Livingstone renews anti-Jewish slurs

Mayor denounces assembly member Brian Coleman as a 'Dr. Goebbels.'

By GEORGE CONGER
March 23, 2006 02:37
1 minute read.
livingstone ken talking 88

livingstone ken 88 298. (photo credit: Associated Press)

 
X

Dear Reader,
As you can imagine, more people are reading The Jerusalem Post than ever before. Nevertheless, traditional business models are no longer sustainable and high-quality publications, like ours, are being forced to look for new ways to keep going. Unlike many other news organizations, we have not put up a paywall. We want to keep our journalism open and accessible and be able to keep providing you with news and analyses from the frontlines of Israel, the Middle East and the Jewish World.

As one of our loyal readers, we ask you to be our partner.

For $5 a month you will receive access to the following:

  • A user uxperience almost completely free of ads
  • Access to our Premium Section and our monthly magazine to learn Hebrew, Ivrit
  • Content from the award-winning Jerusalem Repor
  • A brand new ePaper featuring the daily newspaper as it appears in print in Israel

Help us grow and continue telling Israel’s story to the world.

Thank you,

Ronit Hasin-Hochman, CEO, Jerusalem Post Group
Yaakov Katz, Editor-in-Chief

UPGRADE YOUR JPOST EXPERIENCE FOR 5$ PER MONTH Show me later Don't show it again

Mayor Ken Livingstone has gone on the offensive, attacking his critics and refusing to apologize for his comments Tuesday that two Jewish developers should go back to where they came from. "I would offer a complete apology to the people of Iran to the suggestion that they may be linked in any way to the Reuben brothers. I wasn't meaning to be offensive to the people of Iran," Livingstone said during the mayor's question period on Wednesday. Conservative London Assembly member Brian Coleman told The Jerusalem Post that he was shocked by the mayor's response. Livingstone has "a blind spot when it comes to relations with the Jewish community. He has an antipathy, an antagonism, a personal dislike for the Jewish community," Coleman said, while campaigning in his constituency on Wednesday. The mayor's office did not respond to queries. On Tuesday, Livingstone said of the Reuben brothers, Jewish members of the syndicate building the 4 billion pound Olympic City in East London for the 2012 Olympic Games, "perhaps if they're not happy they can always go back [to their own country] and see if they can do better under the ayatollahs." Asked by reporters to clarify his remarks, he said, "If they're not happy here, they can go back to Iran and try their luck with the ayatollahs, if they don't like the planning regime or my approach." Livingstone also attacked Coleman on Wednesday for calling his Tuesday remarks "anti-Semitic," denouncing him as a "Dr. Goebbels." Coleman was "dancing on the memory of the Holocaust," Livingstone charged. By way of explanation of his Tuesday remarks, the mayor claimed not to have known the Rueben brothers were Jewish. Coleman doubted his sincerity. "You have to be either very naןve or very ignorant, which is it Mr. Mayor?" he asked. During the mayor's question period, Livingstone returned to his attack. The Reubens were the "main impediment" to the successful completion of the Olympic City project, he charged. Taxpayers may have "to pick up the bill of 600 million to 700m. because of the actions of the Reuben brothers," Livingstone said, and "that's completely and utterly unacceptable." In a statement given to the Post Tuesday evening, the Reuben brothers said the mayor's charges were "inaccurate" and "unsubstantiated" and that they were "working extremely hard to deliver the development for the long-term benefit of London and Londoners."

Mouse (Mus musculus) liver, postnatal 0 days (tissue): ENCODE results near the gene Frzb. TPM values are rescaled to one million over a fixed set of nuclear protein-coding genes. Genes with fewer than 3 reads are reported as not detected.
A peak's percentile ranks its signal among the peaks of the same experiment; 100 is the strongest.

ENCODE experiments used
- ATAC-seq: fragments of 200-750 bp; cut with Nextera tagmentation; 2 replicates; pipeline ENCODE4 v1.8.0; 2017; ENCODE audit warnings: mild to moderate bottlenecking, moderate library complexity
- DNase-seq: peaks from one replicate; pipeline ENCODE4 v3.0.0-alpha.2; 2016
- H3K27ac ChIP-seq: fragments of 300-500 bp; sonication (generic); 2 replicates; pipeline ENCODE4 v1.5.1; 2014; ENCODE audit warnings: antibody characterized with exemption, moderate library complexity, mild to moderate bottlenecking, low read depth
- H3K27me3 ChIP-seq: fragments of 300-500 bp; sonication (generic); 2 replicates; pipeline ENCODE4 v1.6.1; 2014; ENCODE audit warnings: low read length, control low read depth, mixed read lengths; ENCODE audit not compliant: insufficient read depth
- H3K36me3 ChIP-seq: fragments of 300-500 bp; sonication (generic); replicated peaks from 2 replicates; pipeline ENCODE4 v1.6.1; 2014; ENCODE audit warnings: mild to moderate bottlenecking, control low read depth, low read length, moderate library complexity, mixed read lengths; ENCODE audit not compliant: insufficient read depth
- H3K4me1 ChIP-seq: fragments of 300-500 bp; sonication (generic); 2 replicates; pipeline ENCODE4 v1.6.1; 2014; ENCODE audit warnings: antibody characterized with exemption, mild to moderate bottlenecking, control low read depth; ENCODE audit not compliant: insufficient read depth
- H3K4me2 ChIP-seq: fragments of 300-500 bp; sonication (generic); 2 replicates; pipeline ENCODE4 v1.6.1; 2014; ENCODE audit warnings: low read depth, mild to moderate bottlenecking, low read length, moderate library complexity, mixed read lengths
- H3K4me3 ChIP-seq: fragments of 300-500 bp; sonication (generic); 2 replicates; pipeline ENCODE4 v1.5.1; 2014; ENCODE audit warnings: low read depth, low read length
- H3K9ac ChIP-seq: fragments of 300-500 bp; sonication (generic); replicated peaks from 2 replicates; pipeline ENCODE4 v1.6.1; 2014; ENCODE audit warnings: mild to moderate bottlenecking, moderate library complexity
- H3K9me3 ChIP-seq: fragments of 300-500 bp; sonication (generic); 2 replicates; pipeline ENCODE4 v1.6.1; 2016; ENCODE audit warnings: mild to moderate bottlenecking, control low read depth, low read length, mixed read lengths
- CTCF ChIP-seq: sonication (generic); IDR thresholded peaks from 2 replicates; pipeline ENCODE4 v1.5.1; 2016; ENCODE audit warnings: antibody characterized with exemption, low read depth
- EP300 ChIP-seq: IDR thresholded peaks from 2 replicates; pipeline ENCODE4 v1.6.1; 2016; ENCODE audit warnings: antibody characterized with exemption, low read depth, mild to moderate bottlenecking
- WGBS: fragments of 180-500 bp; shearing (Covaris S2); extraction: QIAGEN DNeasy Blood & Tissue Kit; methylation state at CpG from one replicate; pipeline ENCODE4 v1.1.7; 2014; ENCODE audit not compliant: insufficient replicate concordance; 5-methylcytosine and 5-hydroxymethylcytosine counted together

Related Content

Juncker, left, Abe, center and Tusk, right
July 18, 2018
Japan, EU sign free trade pact amid worries about Trump

By REUTERS